Chatham Parakeet
Cyanoramphus forbesi

Chatham Parakeet




23 cm. length and 95 g. of weight.

The Chatham Parakeet (Cyanoramphus forbesi) They are one of the two medium bright green parrots of Chatham Islands. Although they look very similar to those Yellow-fronted Parakeet (Cyanoramphus auriceps) of New Zealand continental, the color of the crown is not a reliable indicator of taxonomic relationships.

It believes that the Chatham Parakeet descended from an ancient lineage of parrots who reached the Chatham Islands before the division Yellow-fronted Parakeet and Red-fronted Parakeet happened in New Zealand continental, after which the Red-fronted Parakeet (Cyanoramphus novaezelandiae) also they colonized Chatham Islands.

The Chatham Parakeet They are medium-sized parrots, of tail long, with wings wide and rounded and plumage predominantly emerald. have a crown front bright yellow and crimson frontal band that does not reach the eyes, unlike in the Red-fronted Parakeet. Males are larger than the females.


From 1930 It is commonly treated as a subspecies of Yellow-fronted Parakeet (Cyanoramphus auriceps), and clearly the two are closely related; the species differ, However, in size considerably, It is larger species Cyanoramphus forbesi. Currently considered Monotypic.


The Chatham Parakeet They are at higher densities in forests and dense vegetation regenerating areas than in open grassland. Despite its rather erratic flight, They fly hard and move easily between islas Mangere and little Mangere. Occasionally they have been observed Chatham Parakeet individual in the forests of southern Chatham Island (> 20 km from the Mangere Island) and nearby islands Pitt and owner. Their social behavior is similar to other species of parakeets Cyanoramphus. They are strongly territorial around nests, calling loudly and chasing intruders from nearby.


The Chatham Parakeet They have a long breeding season, with eggs laid between October and March. Are nesters cavity, preferring tree holes but also using rock crevices and under dense vegetation. The size medium of laying is of 5 eggs. Like all the other parakeets Cyanoramphus, females are responsible for preparing the nest, incubation, breeding and feeding the chicks until 10-14 days old. During this period all their food is provided by your partner. From then on, male and female parrots feed the chicks in the nest until they leave the nest.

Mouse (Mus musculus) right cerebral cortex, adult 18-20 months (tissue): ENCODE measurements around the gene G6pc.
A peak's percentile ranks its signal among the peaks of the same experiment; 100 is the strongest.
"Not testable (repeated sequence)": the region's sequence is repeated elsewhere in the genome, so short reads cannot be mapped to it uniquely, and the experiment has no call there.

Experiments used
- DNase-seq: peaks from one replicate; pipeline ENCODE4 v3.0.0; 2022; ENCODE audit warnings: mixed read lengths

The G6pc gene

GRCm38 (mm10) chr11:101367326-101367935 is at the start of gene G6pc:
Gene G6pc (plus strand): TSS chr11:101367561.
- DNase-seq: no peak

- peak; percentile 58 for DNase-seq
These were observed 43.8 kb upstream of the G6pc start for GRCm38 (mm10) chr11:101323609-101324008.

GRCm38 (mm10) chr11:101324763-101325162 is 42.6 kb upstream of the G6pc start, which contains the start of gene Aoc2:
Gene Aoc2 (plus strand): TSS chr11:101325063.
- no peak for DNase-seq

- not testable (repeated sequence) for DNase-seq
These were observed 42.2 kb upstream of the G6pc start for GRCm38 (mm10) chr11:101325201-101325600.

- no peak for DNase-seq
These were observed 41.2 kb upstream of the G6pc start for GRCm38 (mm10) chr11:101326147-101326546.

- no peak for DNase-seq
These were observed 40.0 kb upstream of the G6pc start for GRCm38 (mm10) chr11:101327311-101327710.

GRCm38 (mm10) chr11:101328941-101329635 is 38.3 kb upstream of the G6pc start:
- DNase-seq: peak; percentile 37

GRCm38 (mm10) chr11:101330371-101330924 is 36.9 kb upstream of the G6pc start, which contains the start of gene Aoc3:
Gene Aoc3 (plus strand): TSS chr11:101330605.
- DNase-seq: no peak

The incubation usually begins after the start of the second egg, It is resulting in chicks within a clutch that vary greatly in size and age. Unhatched chickens in the past are often born at a younger age and are less developed than their older siblings. You can try more than one breeding if the initial nest fails or if the food supply permits.


The foods consumed by Chatham Parakeet They are affected by seasonal availability, and include seeds, flowers and leaves of various plants, It is the most important invertebrates in spring. They feed extensively in soil in open areas.

Distribution and status:

Sw extension of its distribution area (reproduction / resident): 3 km2

The Chatham Parakeet It is restricted to of Tapuaenuku ISLA ISLA Pequeña Mangere and Mangere in the Group of Chatham Islands, New Zealand. In 1930 He quenched in Mangere Island, but in 1973 He had re-colonized and numbered 40 birds and a small number of hybrids with the subspecies Cyanoramphus novaezelandiae chathamensis (of whom had 12 on the island) (Higgins 1999).

In 1996, two estimates indicated that the population of the Mangere Island It was from 50 - 120 Purebred birds. The population on the small island of little Mangere It is little known because the few visits made (H. Aikman a slightly. 1999). In 1999, it was estimated that the total population was about 120 birds (Aikman et al. 2001), but studies 2003 estimated 900 individuals on Isla Mangere (Aikman y Miskelly 2004, D. Houston y C. Miskelly a slightly. 2008).

A recent study estimated that more than 50% of the population of parakeets in Isla Mangere It consisted of individuals hybrid (Chan et al. 2006), but this is expected to decrease due to mating positive range (T. Greene a slightly. 2012); the number of phenotypes Forbes It is approaching the threshold management 10% (D. Houston a slightly. 2012) (namely, the number above which the sacrifice can be resumed as a management tool). There have been birds visiting South isla Chatham, the Pitt island and ISLA ISLA Chief of Sudeste (Taylor 1998, D. Houston y C. Miskelly a slightly. 2008, T. Greene a slightly. 2012).



• Current red list category of the UICN: Vulnerable.

• Population trend: Stable.

• Population size : 250-999 individuals.
Justification of the red list category